This meant lubricating Gorda’s hinges with lard and cooking oil, cleaning her up, and buying charcoal. The rest of our equipment ran on propane. Her trip down the stairs was nearly a disaster. Unlike newer models, there was no taking her apart. Only the grills could be removed.
By the time we loaded her into the van, we were covered in sweat, lard, and iron stains. We changed clothes. We brought a third set of uniforms to change into after we had taken Gorda up the stairs at the Águila.
Finally, we were at the door. We were informed that unless we returned in half an hour with a barbecue that could be taken apart to go up the elevator, they would call another caterer.
“Of course,” I began obsequiously.
Miguel interrupted, “Of course, we will not sacrifice our integrity to cater this gathering the wrong way! If your guests want an inferior product, don’t wait half an hour. Call now, and you can get generic soda and beer. There is no substitute for cast iron. We will not be responsible for lowered standards at the Águila.”
The door closed, and Miguel smiled triumphantly. Either way, he later explained, we won. If the Aguila was on its way down, we were distanced from it. If it maintained its position, we were the first to risk turning it down. By taking the risk in the name of quality, we would be beyond reproach and looked on with awe.
The door reopened. Gorda, like an overweight opera singer coming out of retirement, would perform again. Younger singers might be better technically, but none have that sound. Gorda was old and creaky, but her combination of charcoal, cast iron, and decades of grease in places that could never quite be cleaned off brought food to levels unattainable in other equipment.
We were shown into a well-lit room that took up the entire floor. In spite of the creamcolored walls, I recognized the Águila disco. Dust covered the mirror ball, which still hung over the room. The doors to both VIP rooms swung half-open on their hinges, as though auditioning for a western movie.
We went up the stairs on one end of the room. When we reached the second floor, we found that the stairs continued on the other end of the room. Carlota had not liked people running up and down the stairs. Her design of alternating stairs on either end of the room forced people to stop and enjoy each level. For us, it was a delay. The second floor was empty, and filled with scaffolding. We could see the cement and steel structure that went around and through the villa to support the jacuzzi on the roof.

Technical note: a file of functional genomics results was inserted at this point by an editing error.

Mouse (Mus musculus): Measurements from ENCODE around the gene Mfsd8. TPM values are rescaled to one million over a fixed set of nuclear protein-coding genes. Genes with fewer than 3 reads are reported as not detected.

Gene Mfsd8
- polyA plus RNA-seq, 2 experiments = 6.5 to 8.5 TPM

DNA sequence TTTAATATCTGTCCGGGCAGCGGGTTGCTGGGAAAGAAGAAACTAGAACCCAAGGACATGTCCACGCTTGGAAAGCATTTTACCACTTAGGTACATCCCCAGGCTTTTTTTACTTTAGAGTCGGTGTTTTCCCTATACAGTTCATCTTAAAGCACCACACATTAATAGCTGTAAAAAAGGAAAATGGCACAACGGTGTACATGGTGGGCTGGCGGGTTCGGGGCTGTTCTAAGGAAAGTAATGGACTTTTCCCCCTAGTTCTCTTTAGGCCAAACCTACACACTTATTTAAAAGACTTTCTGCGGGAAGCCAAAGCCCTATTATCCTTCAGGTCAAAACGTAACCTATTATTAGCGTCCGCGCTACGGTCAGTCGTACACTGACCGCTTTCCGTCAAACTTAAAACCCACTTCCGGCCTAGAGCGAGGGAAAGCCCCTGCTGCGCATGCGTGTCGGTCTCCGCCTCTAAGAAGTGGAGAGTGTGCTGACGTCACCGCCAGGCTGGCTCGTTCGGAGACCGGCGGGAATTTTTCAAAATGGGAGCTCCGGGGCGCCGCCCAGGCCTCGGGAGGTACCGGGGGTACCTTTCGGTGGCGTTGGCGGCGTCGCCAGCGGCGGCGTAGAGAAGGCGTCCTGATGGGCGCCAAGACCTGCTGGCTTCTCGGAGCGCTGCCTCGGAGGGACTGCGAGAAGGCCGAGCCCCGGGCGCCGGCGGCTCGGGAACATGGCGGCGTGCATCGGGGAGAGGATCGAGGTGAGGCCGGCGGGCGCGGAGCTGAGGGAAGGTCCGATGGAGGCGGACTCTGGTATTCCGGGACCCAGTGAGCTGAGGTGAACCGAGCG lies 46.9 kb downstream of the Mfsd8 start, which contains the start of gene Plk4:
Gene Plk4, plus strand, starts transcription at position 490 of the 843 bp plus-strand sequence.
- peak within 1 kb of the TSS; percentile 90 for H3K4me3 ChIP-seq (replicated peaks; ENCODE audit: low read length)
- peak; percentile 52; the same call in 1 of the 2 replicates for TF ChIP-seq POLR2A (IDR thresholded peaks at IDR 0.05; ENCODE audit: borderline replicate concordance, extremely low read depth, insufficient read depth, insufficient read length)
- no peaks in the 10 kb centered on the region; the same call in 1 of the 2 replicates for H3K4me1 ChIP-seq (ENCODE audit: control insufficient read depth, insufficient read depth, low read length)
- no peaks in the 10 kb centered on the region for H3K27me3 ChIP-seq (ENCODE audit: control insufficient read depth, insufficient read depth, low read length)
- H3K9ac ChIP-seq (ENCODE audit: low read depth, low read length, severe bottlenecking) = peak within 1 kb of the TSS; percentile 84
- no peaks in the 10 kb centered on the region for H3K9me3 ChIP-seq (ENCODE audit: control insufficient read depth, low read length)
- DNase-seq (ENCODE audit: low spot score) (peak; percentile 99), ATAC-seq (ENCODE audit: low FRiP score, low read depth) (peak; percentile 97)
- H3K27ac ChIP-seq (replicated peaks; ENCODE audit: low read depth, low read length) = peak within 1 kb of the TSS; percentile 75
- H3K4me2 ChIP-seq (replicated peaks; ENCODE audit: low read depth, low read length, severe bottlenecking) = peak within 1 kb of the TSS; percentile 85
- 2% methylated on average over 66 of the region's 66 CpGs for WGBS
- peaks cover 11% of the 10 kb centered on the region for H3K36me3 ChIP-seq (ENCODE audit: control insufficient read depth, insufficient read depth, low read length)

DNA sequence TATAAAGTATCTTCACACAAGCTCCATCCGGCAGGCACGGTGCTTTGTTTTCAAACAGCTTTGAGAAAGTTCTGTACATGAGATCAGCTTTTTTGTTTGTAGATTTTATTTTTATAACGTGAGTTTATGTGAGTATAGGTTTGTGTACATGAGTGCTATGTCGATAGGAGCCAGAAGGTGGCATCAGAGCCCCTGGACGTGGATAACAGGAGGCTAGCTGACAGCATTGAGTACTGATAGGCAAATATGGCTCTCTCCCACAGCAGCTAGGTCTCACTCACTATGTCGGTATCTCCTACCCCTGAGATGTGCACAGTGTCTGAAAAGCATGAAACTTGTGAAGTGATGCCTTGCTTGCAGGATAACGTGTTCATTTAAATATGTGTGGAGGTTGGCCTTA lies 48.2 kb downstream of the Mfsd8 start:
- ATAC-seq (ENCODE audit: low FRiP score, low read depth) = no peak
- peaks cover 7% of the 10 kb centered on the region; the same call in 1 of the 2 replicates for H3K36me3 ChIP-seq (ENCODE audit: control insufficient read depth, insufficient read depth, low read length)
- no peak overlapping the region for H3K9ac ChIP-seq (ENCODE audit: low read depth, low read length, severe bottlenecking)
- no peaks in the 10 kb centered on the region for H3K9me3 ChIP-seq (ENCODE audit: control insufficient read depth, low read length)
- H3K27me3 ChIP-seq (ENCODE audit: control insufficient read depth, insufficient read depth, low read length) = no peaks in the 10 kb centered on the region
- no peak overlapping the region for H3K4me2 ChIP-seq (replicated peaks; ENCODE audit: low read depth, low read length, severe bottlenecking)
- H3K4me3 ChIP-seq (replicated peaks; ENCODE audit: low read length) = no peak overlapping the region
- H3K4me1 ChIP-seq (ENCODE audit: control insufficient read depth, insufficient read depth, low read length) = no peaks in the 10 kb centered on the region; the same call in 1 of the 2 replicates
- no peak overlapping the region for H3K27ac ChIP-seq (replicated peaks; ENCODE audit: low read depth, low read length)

Eventually, we made it to the stairs to the third floor. There, we found the beginnings of a hall of science. Signs were painted about Mexican scientists who duplicated Ethyl at PEMEX, and there was a section on attempts at a malaria vaccine at the UNAM. The glass cases were empty and covered in dust. I would have liked to look more closely at the fourth floor. Iron pipes and awkward tools were scattered among what was left of the farmers’ market. It was a time capsule.
“Gorda’s home,” I said. “Let’s leave her here.”
“She’s taking us to the top, as soon as we get her there,” Miguel replied.
From there, we opened the door to the bathroom area and the final set of stairs. At last, we were on the roof. We went back downstairs and changed. We brought everything else up on the elevator.
Usually, Miguel and I divided our work somewhat evenly. Both of us served and cooked, but I spent more time in the kitchen, while Miguel spent more time among the guests. This time, we would have a rigid division of labor. I would not leave Gorda until it was time to clean up. Without temperature controls and modern design, she required constant attention, checking on the food, shifting and adding coals.
From my station at the barbecue, I watched people come in. All felt very important and played their roles. There were young movers and shakers, shady businessmen, and even an eminencia gris. A familiar figure caught my eye and turned the heads of many straight men. She had a tight white dress cut off above the knees with a sloping black triangle with its base at the legs stretching up to a point at her left shoulder. Her full brown hair was cut an inch above the shoulders. I saw her sunglasses and nearly did a double take. It was my sister, Julia. She was on the arm of a grey bald man, high up enough in government to have his picture in the paper, but not high enough for his name to be common knowledge.
Her arm was around him in a possessive sort of way. Carefully, she wiped his chin and laughed at the right times. She brought him drinks and food. When she came over to the barbecue to fill their plates, she did not recognize me. For the first time since the coffee incident on the plane, I started to feel that something was wrong. Somehow, she was not a real person. Although she had clearly moved up, she was an accessory, a human Rolex whose value could rise or fall according to fashion.
Other women deferred to her, apparently asking questions about her jewelry and hair. Men flirted with her, enough to get her attention, but not so much as to get on her escort’s bad side. I never saw a trace of regret, but wondered why the sunglasses remained long after it was dark.